The singer's unfortunate struggle reminds us that we need to understand the danger of this disease.
When the tragic news of Amy Winehouse’s death was announced, her family, friends, fellow artists, and fans were all devastated. Although the cause of her death has not officially been confirmed, most assume she lost her life as a result of her tumultuous history with drugs and alcohol. It's highly possible that this young talent lost her life due to addiction.
Unfortunately, as we saw in Winehouse's experience, no amount of money, talent, accolades or admiration can avoid addiction, and its insidious, all-consuming nature makes it very difficult to treat. The only way to recover from this otherwise destructive and deadly disease is to undergo intensive, long-term treatment that is accompanied by a life overhaul. It's critical that those suffering from addiction, or know someone who is, understand the seriousness of the affliction in order to inspire and facilitate recovery.
The Causes Of Addiction
Addiction is typically born from a number of complex and unfortunate factors. Some causes are biological, as research has shown that sufferers may have a genetic predisposition to the disease. For others, the familial nature of addiction may be to blame—past studies suggest that an estimated 40 percent of alcoholics have had an alcoholic parent, and that the alcoholism rate is much greater in relatives of alcoholics than in relatives of those who don't show signs of addiction. Love Is An Addiction; Breakups Like Withdrawal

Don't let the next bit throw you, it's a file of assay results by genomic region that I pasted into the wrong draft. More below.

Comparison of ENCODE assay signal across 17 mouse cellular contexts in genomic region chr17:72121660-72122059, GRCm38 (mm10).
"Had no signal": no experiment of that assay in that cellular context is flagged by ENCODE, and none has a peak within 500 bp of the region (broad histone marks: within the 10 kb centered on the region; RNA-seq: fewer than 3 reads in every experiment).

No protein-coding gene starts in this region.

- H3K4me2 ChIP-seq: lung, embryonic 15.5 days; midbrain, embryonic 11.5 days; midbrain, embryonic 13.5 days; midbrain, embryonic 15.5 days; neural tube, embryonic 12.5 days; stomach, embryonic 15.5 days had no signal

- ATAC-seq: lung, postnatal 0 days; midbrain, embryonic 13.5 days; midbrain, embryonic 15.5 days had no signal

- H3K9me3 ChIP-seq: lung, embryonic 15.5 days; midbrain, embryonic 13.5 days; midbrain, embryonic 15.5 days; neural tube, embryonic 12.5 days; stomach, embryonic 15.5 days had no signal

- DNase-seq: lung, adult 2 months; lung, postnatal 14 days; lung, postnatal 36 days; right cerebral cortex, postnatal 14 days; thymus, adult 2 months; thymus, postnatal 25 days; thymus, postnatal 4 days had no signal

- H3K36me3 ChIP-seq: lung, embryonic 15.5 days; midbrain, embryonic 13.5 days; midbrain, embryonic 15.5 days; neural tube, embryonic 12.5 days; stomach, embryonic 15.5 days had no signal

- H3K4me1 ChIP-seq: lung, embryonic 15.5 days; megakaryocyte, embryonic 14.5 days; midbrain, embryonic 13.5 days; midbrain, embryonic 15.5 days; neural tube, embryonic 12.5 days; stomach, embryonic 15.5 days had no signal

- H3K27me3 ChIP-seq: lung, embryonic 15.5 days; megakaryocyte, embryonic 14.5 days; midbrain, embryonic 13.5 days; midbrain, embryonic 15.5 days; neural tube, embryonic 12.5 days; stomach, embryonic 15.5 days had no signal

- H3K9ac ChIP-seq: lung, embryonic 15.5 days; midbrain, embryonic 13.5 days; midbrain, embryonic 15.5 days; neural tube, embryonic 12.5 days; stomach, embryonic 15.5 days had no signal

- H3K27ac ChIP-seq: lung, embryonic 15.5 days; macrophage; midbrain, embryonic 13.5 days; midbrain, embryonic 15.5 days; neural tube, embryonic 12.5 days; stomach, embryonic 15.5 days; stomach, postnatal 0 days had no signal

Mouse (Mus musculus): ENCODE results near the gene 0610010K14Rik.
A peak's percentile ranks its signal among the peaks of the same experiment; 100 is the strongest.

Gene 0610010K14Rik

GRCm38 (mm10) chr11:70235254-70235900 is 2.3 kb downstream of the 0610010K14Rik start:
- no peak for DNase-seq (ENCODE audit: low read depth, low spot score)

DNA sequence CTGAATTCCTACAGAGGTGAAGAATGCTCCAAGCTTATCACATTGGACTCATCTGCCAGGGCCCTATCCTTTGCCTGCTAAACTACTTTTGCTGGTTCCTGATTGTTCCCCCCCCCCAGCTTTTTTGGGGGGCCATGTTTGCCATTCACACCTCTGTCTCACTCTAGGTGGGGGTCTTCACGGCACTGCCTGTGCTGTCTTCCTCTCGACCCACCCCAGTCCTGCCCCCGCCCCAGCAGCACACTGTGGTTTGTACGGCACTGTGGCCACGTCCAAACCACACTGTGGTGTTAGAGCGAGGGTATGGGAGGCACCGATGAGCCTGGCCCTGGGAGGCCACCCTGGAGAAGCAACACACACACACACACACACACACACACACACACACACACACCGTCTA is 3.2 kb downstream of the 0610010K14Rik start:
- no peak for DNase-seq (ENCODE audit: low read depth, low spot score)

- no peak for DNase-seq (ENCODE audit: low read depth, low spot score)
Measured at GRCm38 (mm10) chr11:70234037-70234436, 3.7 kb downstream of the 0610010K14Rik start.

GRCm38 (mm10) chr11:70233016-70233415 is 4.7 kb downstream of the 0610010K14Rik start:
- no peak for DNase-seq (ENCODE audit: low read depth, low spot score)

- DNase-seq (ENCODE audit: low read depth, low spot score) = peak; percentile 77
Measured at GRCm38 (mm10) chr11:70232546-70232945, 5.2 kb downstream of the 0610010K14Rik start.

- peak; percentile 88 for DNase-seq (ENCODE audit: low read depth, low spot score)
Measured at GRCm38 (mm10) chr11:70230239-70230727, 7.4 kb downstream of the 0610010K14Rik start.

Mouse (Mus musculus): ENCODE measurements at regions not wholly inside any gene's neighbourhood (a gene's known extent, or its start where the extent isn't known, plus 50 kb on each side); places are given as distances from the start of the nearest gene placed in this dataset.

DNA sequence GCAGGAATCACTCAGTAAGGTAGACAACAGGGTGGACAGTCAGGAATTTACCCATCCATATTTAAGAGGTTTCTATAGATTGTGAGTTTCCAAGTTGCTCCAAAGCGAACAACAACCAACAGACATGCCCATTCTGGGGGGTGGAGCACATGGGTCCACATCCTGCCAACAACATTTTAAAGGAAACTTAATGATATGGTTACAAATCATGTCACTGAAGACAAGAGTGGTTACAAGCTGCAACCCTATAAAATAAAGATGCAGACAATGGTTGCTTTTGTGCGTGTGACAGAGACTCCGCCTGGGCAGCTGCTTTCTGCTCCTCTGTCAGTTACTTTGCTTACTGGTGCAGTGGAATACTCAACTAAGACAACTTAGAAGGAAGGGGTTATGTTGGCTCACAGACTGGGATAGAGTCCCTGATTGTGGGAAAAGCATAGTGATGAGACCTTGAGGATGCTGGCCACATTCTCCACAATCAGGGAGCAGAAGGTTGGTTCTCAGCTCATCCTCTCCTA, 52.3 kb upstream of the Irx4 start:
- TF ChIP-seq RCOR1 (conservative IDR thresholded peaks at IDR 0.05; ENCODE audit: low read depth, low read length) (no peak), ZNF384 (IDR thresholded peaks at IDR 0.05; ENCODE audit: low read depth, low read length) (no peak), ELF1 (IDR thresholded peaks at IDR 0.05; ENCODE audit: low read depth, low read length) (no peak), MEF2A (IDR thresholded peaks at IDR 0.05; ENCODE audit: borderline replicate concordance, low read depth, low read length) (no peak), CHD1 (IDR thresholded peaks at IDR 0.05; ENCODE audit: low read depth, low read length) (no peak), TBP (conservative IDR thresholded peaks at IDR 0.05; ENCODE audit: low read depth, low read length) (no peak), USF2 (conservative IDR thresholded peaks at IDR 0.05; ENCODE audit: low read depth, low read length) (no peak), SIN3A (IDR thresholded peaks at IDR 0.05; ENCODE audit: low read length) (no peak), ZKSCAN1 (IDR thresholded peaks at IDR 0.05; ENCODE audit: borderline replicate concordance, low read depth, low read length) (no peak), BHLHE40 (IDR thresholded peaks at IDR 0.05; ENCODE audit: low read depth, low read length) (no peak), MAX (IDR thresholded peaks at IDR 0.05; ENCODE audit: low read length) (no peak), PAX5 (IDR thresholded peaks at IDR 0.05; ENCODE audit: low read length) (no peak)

There are also certain psychological factors that contribute, such as a history of trauma, various psychological disorders like depression and anxiety, a lack of impulse control, a lack of coping skills and more. An addict may be suffering from some sort of intense, all-encompassing psychic pain that is so unbearable, drugs and alcohol become the only way to quell it. These substances work very well to suppress such feelings, but once they wear off, an addict becomes even more desperate to bury their pain now that they have found a way that works.
After a while, the body becomes addicted as well. It needs the drugs and/or alcohol in order to avoid withdrawal, which is characterized by nausea, restlessness, sickness and pain. And so, the vicious cycle begins—addicts spin deeper and deeper into a world of total dependence and are rendered unable to help themselves. The only way out is treatment, and even that is not a guarantee.
So, What Happened To Amy?
This sad journey is likely what happened to Amy Winehouse. There was probably a harrowing combination of factors that made her susceptible to addiction, and fame didn’t help. Fame comes with an interesting set of dynamics: the pressure to do well, always be producing, stay relevant, etc. On one hand, this immersion in adoration and adulation from fans and media can feel extremely gratifying and heady. On the other hand, it can feel empty and hollow. Amy Winehouse's Ex-Husband: "I Watched Her Die In My Arms"